My favourite feature of the olympus is the articulating screen, as I really enjoy candid/ street photography. And while photo geeks decry large zoom lenses, the 14-150mm was the lens I used for 99.9% of the pictures I took on safari mainly because the safari pictures could be anywhere from wide angle to super telephoto and I didn’t want to waste time switching lenses. I may get different lenses now that I’m home… but maybe not because I think the zoom lens plus my 50mm equivalent prime lens is good enough for my purposes.
The one piece of advice I would offer to any photographer is to go on safari with the largest zoom lens you can carry/ hold steady/ travel with. It is a balancing act of size vs weight because the fly-in safari’s limit you to only 15kg for all your checked baggage. Sometimes it is 15kg for all checked ~and~ carry on luggage. And they really do check weight on some flights, although they are flexible enough to combine the weights for all people in your party – so 30kg for Sarah and I, or 60 kg for all 4 of us.
In 35mm equivalent terms, my max zoom was 300mm. Mark’s lens was 450mm equivalent and Sarah’s 30x zoom was equivalent to 720mm. The larger zoomers like Mark’s and Sarah’s just offered much better photo options for small or distant animals & birds… and there are ~lots~ of small or distant animals & birds on safari. My max size of 300mm was undersized for some shots, and I feel that something with a max size of 450-600mm would have been ideal. One budget telephoto option is to do what Mark did: he bought his large sony pro zoom lens on kijiji just before he left on safari, and intends to sell it on kijiji for what he paid for it now that he is back home. At $1400, he could not justify keeping it in his bag, unused, now that the safari is over.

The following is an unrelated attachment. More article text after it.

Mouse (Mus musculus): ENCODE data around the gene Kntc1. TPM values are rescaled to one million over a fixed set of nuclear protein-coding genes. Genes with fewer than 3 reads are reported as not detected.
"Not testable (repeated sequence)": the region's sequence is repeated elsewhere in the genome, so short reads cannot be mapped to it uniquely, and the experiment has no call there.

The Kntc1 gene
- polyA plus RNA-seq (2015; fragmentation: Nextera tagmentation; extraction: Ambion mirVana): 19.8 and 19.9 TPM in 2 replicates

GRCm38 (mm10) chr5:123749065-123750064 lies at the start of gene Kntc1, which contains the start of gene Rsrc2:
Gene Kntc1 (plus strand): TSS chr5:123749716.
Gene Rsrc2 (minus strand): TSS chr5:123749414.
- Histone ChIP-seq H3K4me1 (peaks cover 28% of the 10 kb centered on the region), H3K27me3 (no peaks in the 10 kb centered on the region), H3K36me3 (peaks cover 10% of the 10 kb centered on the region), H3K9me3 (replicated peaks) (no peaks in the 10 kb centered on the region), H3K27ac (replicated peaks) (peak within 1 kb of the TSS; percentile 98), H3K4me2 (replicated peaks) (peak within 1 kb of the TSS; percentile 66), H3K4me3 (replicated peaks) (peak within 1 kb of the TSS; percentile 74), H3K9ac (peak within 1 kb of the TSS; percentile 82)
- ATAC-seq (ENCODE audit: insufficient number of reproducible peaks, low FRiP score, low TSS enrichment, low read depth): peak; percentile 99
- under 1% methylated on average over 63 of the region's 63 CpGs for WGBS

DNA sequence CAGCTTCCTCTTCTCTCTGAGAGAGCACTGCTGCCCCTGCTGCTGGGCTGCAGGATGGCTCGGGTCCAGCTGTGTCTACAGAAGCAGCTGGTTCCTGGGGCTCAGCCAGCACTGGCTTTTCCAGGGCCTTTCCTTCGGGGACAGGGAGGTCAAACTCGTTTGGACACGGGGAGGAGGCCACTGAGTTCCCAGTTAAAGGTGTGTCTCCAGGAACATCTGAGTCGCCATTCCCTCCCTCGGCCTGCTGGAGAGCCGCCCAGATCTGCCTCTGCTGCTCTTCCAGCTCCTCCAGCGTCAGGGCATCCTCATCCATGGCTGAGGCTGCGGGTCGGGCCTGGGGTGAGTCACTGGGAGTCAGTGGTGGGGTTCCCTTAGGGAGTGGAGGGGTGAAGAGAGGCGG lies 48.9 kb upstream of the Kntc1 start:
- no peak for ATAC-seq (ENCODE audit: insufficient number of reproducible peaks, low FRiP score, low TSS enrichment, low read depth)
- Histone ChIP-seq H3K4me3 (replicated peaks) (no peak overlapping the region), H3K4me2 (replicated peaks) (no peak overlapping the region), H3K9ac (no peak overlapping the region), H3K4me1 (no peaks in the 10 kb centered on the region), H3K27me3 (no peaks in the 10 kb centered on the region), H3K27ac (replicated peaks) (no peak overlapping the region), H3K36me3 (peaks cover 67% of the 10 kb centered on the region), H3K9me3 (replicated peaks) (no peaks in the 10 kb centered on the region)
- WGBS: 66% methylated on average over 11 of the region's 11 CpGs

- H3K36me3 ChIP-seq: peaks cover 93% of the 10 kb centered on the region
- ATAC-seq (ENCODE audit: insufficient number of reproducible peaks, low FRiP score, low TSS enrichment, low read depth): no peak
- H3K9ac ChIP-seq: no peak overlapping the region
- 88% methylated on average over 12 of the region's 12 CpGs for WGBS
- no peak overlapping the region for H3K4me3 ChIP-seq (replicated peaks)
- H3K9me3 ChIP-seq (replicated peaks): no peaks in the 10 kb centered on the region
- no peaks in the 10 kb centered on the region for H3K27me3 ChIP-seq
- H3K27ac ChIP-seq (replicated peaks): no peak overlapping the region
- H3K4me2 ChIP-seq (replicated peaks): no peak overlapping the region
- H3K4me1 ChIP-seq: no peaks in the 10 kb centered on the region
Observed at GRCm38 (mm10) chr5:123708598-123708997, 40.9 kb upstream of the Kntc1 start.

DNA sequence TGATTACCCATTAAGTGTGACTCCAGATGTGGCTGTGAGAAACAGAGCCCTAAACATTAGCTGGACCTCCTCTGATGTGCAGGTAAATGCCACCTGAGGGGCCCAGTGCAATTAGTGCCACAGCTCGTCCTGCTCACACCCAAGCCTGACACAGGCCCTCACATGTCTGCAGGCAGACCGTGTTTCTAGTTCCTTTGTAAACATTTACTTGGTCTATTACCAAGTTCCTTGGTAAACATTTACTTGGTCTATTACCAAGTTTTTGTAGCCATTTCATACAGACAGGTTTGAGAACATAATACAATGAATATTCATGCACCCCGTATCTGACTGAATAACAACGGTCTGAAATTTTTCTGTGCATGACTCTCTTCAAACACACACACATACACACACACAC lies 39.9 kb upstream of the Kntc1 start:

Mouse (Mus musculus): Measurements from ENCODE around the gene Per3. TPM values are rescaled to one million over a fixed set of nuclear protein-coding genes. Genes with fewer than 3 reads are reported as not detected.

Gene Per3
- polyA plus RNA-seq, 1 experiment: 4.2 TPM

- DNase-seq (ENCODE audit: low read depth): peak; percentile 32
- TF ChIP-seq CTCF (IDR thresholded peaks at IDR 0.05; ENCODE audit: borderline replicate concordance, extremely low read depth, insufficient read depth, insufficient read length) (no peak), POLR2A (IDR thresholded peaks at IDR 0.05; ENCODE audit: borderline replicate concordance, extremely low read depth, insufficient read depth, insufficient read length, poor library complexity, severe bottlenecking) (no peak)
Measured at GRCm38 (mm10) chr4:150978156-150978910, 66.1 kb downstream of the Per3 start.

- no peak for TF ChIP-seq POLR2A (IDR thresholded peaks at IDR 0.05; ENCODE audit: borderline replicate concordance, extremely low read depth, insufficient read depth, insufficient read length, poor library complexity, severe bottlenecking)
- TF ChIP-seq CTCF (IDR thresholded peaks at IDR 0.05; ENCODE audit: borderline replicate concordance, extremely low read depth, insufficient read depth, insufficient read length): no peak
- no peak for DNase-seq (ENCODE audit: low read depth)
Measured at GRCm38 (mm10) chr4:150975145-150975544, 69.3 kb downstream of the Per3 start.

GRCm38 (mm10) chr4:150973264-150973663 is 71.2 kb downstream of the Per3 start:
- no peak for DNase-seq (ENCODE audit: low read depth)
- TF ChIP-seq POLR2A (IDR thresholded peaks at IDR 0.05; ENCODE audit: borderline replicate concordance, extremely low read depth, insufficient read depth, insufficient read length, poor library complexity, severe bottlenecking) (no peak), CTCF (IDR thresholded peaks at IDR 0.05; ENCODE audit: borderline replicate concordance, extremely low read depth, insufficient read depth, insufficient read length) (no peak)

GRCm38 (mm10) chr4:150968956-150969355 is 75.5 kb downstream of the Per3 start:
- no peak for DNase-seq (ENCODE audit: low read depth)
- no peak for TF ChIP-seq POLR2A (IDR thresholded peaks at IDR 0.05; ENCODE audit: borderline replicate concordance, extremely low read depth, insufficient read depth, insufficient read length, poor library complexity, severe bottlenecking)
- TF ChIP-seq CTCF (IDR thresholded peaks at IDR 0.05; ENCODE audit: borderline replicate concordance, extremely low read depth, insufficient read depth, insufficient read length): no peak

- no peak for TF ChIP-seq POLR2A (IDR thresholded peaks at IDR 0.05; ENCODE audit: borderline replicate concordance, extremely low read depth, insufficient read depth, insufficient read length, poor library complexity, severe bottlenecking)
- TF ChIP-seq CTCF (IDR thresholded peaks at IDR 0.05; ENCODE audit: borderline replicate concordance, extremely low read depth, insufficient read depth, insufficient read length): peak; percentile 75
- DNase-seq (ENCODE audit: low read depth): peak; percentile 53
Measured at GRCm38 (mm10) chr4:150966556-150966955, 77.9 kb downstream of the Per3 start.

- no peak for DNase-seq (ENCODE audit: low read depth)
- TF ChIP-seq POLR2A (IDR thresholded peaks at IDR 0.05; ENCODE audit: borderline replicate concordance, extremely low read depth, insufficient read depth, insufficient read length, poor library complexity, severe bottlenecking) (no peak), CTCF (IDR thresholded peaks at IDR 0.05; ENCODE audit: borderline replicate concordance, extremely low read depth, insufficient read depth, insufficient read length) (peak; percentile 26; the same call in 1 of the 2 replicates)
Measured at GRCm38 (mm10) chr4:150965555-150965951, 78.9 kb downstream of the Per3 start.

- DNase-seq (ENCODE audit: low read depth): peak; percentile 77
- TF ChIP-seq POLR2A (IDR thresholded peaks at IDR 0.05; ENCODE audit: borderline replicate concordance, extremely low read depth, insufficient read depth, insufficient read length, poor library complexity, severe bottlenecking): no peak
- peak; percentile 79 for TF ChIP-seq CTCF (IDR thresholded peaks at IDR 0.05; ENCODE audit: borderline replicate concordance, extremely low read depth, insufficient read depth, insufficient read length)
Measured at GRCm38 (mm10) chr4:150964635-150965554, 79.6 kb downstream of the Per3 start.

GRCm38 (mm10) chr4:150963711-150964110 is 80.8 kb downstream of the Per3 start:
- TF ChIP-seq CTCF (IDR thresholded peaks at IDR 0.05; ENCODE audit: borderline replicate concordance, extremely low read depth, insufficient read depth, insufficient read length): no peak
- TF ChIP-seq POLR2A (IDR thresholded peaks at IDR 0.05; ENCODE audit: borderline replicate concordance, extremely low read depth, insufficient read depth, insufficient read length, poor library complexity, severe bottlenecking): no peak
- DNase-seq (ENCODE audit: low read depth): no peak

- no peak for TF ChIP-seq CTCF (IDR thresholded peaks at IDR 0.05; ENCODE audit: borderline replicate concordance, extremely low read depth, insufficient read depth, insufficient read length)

Telephoto lenses can’t do everything though: They really are only good for animals a hundred or so metres away – any longer and you start getting distortion in your photos from the heat waves rising off the ground.
I used just under 128GB of SD cards. Sarah used just over 64GB. My camera was new when we left, and it now shows 4732 shutter actuation’s. That’s a lot of pictures that I now have to do something with!
I had an extra camera battery, and Sarah had to remember to charge her camera every night because a full charge would not quite last two days. I went through a full battery in a day a few times, and went through two batteries in a day once at the very end of the day when I had been shooting a lot of video.
Don’t forget video cameras because the movement and sound really bring the safari back to life. Both Sarah’s and my cameras have video modes, but I also brought a new Garmin Virb Ultra 30 video camera. It is comparable to the top-of-the-line GoPro series of cameras, with the added feature that it ties in with all my other garmin exercise technology stuff that I use to record my outdoor activities like biking. It is waterproof to scuba diving depths, and provides remarkably good quality video both in, and out, of the water.
I brought a no-name 12V car cigarette lighter multi-port USB charger, and a Targus multi voltage USB charger. Many cameras, phones & watches run on USB, so a multi port USB charger is almost mandatory. I thought the Targus was ideal for travel.
I brought the appropriate plug converters (do a google search for whatever country you’re visiting) and I tried to find a power bar so that I could plug more than one charger into our one adapter. However plug adapters are two prong, and they do not sell two prong power bars. So I used a 6′ extension cord with multiple sockets on it similar to this one. This is the kind of light duty cord you can find anywhere that you’d use to extend the plug from a table lamp so it could reach a wall outlet. This does not change the voltage or frequency, so make sure whatever you plug into it can deal with the 50/60Hz and 100-240V. Most things like cameras, and computers can.